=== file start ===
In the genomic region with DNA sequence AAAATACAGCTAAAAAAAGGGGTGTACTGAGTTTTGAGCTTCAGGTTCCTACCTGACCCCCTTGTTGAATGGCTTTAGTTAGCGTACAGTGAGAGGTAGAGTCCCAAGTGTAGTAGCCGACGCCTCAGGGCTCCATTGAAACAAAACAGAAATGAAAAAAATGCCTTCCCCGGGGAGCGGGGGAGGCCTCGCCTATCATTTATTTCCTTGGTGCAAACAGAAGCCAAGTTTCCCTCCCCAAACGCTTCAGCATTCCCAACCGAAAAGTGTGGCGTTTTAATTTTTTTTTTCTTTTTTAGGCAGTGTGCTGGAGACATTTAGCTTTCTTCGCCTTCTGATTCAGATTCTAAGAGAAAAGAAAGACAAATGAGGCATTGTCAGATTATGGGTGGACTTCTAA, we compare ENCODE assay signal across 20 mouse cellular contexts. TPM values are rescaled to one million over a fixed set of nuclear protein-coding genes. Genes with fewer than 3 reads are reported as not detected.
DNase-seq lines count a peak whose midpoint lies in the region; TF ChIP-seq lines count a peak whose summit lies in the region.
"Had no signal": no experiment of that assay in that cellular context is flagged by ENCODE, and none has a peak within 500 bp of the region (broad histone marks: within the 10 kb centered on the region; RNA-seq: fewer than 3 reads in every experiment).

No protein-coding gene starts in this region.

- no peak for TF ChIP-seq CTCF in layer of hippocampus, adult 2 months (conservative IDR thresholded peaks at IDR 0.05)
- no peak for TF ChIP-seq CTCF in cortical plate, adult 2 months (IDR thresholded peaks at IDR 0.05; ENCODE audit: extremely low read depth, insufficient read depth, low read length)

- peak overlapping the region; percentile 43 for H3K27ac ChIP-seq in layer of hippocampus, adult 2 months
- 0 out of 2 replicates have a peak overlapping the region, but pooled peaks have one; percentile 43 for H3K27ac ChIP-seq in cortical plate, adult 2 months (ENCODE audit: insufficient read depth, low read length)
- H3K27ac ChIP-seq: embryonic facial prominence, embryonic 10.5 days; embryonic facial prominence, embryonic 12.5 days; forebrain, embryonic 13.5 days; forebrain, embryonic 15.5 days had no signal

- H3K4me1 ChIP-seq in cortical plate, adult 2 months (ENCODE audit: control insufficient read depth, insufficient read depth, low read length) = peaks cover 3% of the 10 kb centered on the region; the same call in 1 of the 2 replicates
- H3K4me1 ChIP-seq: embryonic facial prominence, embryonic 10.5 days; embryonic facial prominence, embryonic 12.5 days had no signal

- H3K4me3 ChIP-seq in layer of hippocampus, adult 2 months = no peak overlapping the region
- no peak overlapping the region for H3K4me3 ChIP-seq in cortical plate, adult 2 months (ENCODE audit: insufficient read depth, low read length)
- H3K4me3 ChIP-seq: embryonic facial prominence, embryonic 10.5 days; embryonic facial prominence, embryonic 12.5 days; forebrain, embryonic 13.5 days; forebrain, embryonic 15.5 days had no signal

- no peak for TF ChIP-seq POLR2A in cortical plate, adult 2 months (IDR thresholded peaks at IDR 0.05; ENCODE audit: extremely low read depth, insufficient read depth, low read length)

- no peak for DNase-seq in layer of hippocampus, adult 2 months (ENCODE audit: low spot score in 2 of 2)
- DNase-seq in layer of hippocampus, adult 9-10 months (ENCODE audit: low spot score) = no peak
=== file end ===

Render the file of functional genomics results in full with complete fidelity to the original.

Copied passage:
In the genomic region with DNA sequence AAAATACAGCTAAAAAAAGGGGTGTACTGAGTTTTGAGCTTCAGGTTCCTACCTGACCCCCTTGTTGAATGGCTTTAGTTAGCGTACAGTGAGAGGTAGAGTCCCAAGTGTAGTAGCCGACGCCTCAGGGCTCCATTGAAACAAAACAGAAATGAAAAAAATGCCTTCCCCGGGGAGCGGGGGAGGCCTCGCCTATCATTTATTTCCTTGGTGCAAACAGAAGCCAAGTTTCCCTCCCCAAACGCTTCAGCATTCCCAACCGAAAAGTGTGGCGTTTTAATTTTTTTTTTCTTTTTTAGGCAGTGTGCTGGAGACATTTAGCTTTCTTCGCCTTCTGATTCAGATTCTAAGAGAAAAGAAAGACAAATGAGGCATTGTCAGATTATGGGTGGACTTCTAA, we compare ENCODE assay signal across 20 mouse cellular contexts. TPM values are rescaled to one million over a fixed set of nuclear protein-coding genes. Genes with fewer than 3 reads are reported as not detected.
DNase-seq lines count a peak whose midpoint lies in the region; TF ChIP-seq lines count a peak whose summit lies in the region.
"Had no signal": no experiment of that assay in that cellular context is flagged by ENCODE, and none has a peak within 500 bp of the region (broad histone marks: within the 10 kb centered on the region; RNA-seq: fewer than 3 reads in every experiment).

No protein-coding gene starts in this region.

- no peak for TF ChIP-seq CTCF in layer of hippocampus, adult 2 months (conservative IDR thresholded peaks at IDR 0.05)
- no peak for TF ChIP-seq CTCF in cortical plate, adult 2 months (IDR thresholded peaks at IDR 0.05; ENCODE audit: extremely low read depth, insufficient read depth, low read length)

- peak overlapping the region; percentile 43 for H3K27ac ChIP-seq in layer of hippocampus, adult 2 months
- 0 out of 2 replicates have a peak overlapping the region, but pooled peaks have one; percentile 43 for H3K27ac ChIP-seq in cortical plate, adult 2 months (ENCODE audit: insufficient read depth, low read length)
- H3K27ac ChIP-seq: embryonic facial prominence, embryonic 10.5 days; embryonic facial prominence, embryonic 12.5 days; forebrain, embryonic 13.5 days; forebrain, embryonic 15.5 days had no signal

- H3K4me1 ChIP-seq in cortical plate, adult 2 months (ENCODE audit: control insufficient read depth, insufficient read depth, low read length) = peaks cover 3% of the 10 kb centered on the region; the same call in 1 of the 2 replicates
- H3K4me1 ChIP-seq: embryonic facial prominence, embryonic 10.5 days; embryonic facial prominence, embryonic 12.5 days had no signal

- H3K4me3 ChIP-seq in layer of hippocampus, adult 2 months = no peak overlapping the region
- no peak overlapping the region for H3K4me3 ChIP-seq in cortical plate, adult 2 months (ENCODE audit: insufficient read depth, low read length)
- H3K4me3 ChIP-seq: embryonic facial prominence, embryonic 10.5 days; embryonic facial prominence, embryonic 12.5 days; forebrain, embryonic 13.5 days; forebrain, embryonic 15.5 days had no signal

- no peak for TF ChIP-seq POLR2A in cortical plate, adult 2 months (IDR thresholded peaks at IDR 0.05; ENCODE audit: extremely low read depth, insufficient read depth, low read length)

- no peak for DNase-seq in layer of hippocampus, adult 2 months (ENCODE audit: low spot score in 2 of 2)
- DNase-seq in layer of hippocampus, adult 9-10 months (ENCODE audit: low spot score) = no peak